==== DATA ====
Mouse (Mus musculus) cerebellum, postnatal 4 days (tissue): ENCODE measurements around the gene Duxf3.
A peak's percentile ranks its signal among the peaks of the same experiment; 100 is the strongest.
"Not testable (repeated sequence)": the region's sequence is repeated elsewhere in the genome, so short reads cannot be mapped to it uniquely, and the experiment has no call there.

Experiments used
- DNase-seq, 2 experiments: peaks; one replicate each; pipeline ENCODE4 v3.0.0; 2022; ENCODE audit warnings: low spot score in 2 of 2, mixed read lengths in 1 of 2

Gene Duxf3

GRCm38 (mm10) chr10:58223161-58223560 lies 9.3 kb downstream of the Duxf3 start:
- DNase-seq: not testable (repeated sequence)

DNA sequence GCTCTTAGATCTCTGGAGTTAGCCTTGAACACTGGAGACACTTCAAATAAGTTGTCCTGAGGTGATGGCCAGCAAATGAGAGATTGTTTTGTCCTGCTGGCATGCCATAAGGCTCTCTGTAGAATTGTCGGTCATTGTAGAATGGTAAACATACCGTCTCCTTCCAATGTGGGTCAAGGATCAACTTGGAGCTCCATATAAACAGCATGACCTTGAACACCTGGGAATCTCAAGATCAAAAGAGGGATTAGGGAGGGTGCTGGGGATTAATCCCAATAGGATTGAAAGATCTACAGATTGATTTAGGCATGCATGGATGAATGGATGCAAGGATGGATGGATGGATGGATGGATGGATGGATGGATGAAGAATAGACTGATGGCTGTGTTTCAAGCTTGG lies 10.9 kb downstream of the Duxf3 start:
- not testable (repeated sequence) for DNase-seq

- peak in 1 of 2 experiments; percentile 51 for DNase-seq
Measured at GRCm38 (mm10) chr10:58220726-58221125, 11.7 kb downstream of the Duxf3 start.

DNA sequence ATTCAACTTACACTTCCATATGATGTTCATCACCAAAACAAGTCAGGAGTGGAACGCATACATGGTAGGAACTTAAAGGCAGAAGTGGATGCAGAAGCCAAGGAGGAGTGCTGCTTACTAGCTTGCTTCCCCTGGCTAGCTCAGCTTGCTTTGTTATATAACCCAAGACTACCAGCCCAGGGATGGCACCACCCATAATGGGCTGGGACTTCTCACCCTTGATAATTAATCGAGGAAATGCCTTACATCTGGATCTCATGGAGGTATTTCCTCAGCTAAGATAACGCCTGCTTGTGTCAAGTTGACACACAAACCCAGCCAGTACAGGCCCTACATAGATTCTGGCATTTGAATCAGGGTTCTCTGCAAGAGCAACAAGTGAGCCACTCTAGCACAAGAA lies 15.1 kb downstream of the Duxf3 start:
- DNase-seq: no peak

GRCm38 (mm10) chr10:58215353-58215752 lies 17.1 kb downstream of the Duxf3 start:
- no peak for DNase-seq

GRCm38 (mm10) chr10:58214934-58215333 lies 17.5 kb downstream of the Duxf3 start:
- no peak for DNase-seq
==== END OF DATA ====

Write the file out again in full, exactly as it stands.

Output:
Mouse (Mus musculus) cerebellum, postnatal 4 days (tissue): ENCODE measurements around the gene Duxf3.
A peak's percentile ranks its signal among the peaks of the same experiment; 100 is the strongest.
"Not testable (repeated sequence)": the region's sequence is repeated elsewhere in the genome, so short reads cannot be mapped to it uniquely, and the experiment has no call there.

Experiments used
- DNase-seq, 2 experiments: peaks; one replicate each; pipeline ENCODE4 v3.0.0; 2022; ENCODE audit warnings: low spot score in 2 of 2, mixed read lengths in 1 of 2

Gene Duxf3

GRCm38 (mm10) chr10:58223161-58223560 lies 9.3 kb downstream of the Duxf3 start:
- DNase-seq: not testable (repeated sequence)

DNA sequence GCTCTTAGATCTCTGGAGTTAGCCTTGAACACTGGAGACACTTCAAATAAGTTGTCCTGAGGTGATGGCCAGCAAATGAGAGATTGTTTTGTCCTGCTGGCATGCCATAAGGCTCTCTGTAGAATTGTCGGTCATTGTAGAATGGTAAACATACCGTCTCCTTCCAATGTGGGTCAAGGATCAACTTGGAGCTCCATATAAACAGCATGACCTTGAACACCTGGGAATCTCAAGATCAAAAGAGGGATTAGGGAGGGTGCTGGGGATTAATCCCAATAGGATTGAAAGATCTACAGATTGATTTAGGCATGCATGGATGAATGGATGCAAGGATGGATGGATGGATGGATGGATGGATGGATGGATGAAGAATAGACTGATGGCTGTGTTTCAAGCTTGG lies 10.9 kb downstream of the Duxf3 start:
- not testable (repeated sequence) for DNase-seq

- peak in 1 of 2 experiments; percentile 51 for DNase-seq
Measured at GRCm38 (mm10) chr10:58220726-58221125, 11.7 kb downstream of the Duxf3 start.

DNA sequence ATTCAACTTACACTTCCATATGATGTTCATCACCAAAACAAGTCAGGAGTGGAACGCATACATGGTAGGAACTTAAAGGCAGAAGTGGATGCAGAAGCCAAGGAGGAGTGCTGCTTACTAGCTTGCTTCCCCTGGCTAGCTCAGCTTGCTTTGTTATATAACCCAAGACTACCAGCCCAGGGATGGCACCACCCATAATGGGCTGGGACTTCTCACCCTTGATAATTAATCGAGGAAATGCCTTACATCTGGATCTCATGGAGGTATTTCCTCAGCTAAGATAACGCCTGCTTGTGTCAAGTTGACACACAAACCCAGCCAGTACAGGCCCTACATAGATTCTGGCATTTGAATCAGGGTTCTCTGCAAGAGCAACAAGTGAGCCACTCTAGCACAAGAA lies 15.1 kb downstream of the Duxf3 start:
- DNase-seq: no peak

GRCm38 (mm10) chr10:58215353-58215752 lies 17.1 kb downstream of the Duxf3 start:
- no peak for DNase-seq

GRCm38 (mm10) chr10:58214934-58215333 lies 17.5 kb downstream of the Duxf3 start:
- no peak for DNase-seq